Now, at that time a man of low caste, named Pukkusa, a young Malla, a disciple of Alara Kalama, was passing along the high road from Kusinara to Pava. Pukkusa, the young Malla, saw the Blessed One seated at the foot of a tree. On seeing him he went up to the place where the Blessed One was, and when he had come there, he saluted the Blessed One and took his seat respectfully on one side. Then the Blessed One instructed, edified, and gladdened Kukkusa, the young Malla, with religious discourse.
Aroused and gladdened by the words of the Blessed One, Pukkusa, the young Malla, addressed a certain man who happened to pass by, and said: “Fetch me, I pray thee, my good man, two robes of cloth of gold, burnished and ready for wear.”
“Be it so, sir!” said that man in assent to Pukkusa, the young Malla; and he brought two robes of cloth of gold, burnished and ready for wear.
The Malla Pukkusa presented the two robes of cloth of gold, burnished and ready for wear, to the Blessed One, saying: “Lord, these two robes of burnished cloth of gold are ready for wear. May the Blessed One show me favor and accept them at my hands!”
The Blessed One said: “Pukkusa, robe me in one, and Ananda in the other one.” And the Tathagata’s body appeared shining like a flame, and he was beautiful above all expression.
The venerable Ananda said to the Blessed One: “How wonderful a thing is it, Lord, and how marvelous, that the color of the skin of the Blessed One should be so clear, so exceedingly bright! When I placed this robe of burnished cloth of gold on the body of the Blessed One, lo! it seemed as if it had lost its splendor!”
The Blessed One said: “There are two occasions on which a Tathagata’s appearance becomes clear and exceeding bright. In the night, Ananda, in which a Tathagata attains to the supreme and perfect insight, and in the night in which he passes finally away in that utter passing away which leaves nothing whatever of his earthly existence to remain. And the Blessed One addressed the venerable Ananda, and said: “Now it may happen, Ananda, that some one should stir up remorse in Chunda, the smith, by saying: ‘It is evil to thee, Chunda, and loss to thee, that the Tathagata died, having eaten his last meal from thy provision.’ Any such remorse, Ananda, in Chunda, the smith, should be checked by saying: ‘It is good to thee, Chunda, and gain to thee, that the Tathagata died, having eaten his last meal from thy provision.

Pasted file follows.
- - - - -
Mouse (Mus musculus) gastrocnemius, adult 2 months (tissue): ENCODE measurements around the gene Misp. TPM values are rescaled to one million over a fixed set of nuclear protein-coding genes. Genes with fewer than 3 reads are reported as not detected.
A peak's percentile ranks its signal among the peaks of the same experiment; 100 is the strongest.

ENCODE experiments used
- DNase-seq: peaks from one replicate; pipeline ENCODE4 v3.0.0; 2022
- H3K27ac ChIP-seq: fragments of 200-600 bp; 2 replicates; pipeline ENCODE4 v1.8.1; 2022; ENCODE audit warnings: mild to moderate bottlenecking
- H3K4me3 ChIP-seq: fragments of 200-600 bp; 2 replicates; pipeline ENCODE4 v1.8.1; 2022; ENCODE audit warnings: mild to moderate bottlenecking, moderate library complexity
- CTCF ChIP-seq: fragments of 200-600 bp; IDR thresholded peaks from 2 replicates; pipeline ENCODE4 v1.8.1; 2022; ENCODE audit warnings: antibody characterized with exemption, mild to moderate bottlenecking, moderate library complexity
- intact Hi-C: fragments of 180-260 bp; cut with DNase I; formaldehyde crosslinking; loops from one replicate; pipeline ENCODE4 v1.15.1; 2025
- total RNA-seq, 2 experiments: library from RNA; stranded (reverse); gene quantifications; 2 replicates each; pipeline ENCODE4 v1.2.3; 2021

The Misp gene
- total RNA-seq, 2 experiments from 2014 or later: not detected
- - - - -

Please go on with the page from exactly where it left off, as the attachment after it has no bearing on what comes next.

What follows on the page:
From the very mouth of the Blessed One, O Chunda, have I heard, from his own mouth have I received this saying, “These two offerings of food are of equal fruit and of much greater profit than any other: the offerings of food which a Tathagata accepts when he has attained perfect enlightenment and when he passes away by the utter passing away in which nothing whatever of his earthly existence remains behind-these two offerings of food are of equal fruit and of equal profit, and of much greater fruit and much greater profit than any other. There has been laid up by Chunda, the smith, a karma redounding to length of life, redounding to good birth, redounding to good fortune, redounding to good fame, redounding to the inheritance of heaven and of great power.”’
In this way, Ananda, should be checked any remorse in Chunda, the smith.” Then the Blessed One, perceiving that death was near, uttered these words: “He who gives away shall have real gain. He who subdues himself shall be free, he shall cease to be a slave of passions. The righteous man casts off evil; and by rooting out lust, bitterness, and illusion, do we reach Nirvana.”
THE Blessed One proceeded with a great company of the brethren to the sala grove of the Mallas, the Upavattana of Kusinara on the further side of the river Hirannavati, and when he had arrived he addressed the venerable Ananda, and said: “Make ready for me, I pray you, Ananda, the couch with its head to the north, between the twin sala trees. I am weary, Ananda, and wish to lie down.”
“Be it so, Lord!” said the venerable Ananda, and he spread a couch with its head to the north, between the twin sala trees. And the Blessed One laid himself down, and he was mindful and self-possessed.
Now, at that time the twin sala trees were full of bloom with flowers out of season; and heavenly songs came wafted from the skies, out of reverence for the successor of the Buddhas of old. And Ananda was filled with wonder that the Blessed One was thus honored. But the Blessed One said: “Not by such events, Ananda, is the Tathagata rightly honored, held sacred, or revered. But the devout man, who continually fulfills the greater and lesser duties, walking according to the precepts, it is who rightly honors, holds sacred, and reveres the Tathagata with the worthiest homage. Therefore, O Ananda, be ye constant in the fulfillment of the greater and of the lesser duties, and walk according to the precepts; thus, Ananda, will ye honor the Master.”